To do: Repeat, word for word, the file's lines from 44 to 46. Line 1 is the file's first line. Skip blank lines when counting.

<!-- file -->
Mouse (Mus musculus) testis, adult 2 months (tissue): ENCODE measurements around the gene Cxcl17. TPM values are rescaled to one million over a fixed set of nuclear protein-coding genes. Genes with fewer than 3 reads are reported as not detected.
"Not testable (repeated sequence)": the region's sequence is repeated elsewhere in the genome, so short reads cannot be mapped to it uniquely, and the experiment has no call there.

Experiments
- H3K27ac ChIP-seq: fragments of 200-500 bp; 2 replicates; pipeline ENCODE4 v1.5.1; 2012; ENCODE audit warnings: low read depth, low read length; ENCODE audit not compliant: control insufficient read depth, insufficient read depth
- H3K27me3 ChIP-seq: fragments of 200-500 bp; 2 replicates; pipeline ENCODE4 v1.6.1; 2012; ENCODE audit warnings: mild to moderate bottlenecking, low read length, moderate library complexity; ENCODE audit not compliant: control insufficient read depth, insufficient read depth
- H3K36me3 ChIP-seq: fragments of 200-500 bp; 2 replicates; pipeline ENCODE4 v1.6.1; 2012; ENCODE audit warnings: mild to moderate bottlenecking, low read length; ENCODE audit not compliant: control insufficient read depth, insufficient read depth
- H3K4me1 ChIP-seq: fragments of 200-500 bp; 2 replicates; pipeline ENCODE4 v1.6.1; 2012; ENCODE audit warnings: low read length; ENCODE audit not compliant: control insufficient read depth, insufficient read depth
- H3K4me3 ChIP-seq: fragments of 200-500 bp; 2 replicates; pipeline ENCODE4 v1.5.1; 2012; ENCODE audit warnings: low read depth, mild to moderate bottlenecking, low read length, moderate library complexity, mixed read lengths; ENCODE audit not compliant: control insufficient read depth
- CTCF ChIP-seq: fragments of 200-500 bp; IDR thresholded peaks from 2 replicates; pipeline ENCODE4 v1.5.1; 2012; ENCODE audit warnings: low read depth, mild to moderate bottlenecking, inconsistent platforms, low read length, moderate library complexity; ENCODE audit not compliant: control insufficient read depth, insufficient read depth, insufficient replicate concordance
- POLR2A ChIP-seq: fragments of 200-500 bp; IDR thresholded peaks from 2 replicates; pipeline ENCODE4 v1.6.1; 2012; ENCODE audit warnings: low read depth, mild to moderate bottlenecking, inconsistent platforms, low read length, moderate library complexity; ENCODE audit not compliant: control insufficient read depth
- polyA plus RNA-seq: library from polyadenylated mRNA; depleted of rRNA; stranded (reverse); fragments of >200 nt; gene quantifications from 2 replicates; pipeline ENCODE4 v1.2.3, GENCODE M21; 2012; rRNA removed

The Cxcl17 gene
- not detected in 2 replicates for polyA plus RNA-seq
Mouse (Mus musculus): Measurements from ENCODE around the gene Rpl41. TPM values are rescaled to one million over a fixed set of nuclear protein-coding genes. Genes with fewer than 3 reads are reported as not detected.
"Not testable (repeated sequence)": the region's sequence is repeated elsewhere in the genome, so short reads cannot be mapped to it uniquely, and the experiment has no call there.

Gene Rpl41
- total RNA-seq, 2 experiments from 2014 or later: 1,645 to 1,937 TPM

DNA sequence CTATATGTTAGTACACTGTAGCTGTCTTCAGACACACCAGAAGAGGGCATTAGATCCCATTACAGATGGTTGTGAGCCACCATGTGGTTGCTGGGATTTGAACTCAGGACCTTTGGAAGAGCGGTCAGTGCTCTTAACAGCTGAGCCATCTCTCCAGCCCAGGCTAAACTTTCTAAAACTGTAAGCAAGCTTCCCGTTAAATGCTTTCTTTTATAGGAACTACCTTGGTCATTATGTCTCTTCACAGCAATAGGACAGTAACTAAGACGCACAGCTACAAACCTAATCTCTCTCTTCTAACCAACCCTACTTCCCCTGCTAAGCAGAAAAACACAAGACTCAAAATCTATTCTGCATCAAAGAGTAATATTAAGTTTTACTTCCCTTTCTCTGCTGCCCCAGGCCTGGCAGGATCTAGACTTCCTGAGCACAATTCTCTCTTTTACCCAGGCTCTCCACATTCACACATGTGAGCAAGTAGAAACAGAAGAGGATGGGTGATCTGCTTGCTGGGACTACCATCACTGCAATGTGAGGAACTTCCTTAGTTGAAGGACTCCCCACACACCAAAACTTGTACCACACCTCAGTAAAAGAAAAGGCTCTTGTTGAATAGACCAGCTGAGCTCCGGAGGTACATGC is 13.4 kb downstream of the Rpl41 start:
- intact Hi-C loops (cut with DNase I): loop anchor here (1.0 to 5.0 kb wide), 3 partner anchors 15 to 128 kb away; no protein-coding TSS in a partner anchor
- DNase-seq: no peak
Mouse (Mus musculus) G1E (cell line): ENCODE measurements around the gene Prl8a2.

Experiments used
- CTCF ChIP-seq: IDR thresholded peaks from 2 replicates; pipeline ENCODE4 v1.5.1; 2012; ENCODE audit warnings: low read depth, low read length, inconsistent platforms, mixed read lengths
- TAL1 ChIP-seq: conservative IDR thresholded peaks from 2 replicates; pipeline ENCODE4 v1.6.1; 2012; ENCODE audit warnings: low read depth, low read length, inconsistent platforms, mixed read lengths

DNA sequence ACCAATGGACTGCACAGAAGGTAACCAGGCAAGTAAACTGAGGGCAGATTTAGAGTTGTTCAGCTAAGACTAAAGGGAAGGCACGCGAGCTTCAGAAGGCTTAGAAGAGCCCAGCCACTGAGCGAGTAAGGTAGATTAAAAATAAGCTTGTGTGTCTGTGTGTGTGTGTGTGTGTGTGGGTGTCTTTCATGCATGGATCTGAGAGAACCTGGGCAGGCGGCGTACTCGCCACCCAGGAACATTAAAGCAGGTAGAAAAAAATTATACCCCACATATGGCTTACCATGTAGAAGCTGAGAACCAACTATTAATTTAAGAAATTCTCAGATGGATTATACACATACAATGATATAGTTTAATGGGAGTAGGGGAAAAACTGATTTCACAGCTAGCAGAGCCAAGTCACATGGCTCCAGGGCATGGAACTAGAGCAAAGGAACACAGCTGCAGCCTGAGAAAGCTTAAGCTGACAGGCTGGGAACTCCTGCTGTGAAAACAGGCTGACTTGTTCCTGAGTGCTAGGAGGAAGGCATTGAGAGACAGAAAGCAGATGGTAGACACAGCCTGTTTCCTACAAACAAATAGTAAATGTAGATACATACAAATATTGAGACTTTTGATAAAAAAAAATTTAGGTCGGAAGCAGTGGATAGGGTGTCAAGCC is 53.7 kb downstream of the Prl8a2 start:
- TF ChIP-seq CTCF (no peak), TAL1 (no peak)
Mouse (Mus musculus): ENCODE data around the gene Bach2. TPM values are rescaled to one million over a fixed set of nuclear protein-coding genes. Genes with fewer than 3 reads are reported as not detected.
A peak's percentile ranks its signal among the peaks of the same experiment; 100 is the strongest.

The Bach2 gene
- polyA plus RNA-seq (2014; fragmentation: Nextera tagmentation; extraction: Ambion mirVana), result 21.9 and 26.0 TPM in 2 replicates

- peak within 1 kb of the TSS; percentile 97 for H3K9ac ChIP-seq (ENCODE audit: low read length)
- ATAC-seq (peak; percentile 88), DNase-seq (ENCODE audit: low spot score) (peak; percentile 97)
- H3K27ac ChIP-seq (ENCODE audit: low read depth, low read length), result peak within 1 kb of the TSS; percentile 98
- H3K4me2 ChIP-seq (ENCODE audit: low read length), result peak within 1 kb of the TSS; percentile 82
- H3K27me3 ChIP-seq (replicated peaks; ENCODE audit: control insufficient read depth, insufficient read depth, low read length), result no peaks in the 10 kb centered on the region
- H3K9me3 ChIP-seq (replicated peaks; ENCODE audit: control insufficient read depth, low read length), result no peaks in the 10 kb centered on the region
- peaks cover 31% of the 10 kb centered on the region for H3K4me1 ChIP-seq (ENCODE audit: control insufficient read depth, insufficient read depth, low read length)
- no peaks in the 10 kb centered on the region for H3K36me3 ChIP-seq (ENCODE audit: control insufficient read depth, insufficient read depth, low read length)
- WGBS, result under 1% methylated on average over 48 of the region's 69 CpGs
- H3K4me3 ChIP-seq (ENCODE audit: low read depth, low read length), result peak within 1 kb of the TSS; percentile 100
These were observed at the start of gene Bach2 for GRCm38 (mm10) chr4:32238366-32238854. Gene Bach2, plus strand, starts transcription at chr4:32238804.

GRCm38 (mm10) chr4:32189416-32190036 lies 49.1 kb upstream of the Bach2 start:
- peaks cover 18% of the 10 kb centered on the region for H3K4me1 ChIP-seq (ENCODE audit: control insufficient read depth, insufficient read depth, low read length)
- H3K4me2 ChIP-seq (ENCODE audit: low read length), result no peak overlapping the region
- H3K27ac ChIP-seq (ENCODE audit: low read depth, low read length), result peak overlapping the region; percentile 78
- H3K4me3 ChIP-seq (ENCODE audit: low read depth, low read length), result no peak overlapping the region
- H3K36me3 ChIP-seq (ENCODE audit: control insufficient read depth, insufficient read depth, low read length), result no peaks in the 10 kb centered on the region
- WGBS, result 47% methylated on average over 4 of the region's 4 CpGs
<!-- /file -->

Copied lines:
- H3K4me2 ChIP-seq (ENCODE audit: low read length), result no peak overlapping the region
- H3K27ac ChIP-seq (ENCODE audit: low read depth, low read length), result peak overlapping the region; percentile 78
- H3K4me3 ChIP-seq (ENCODE audit: low read depth, low read length), result no peak overlapping the region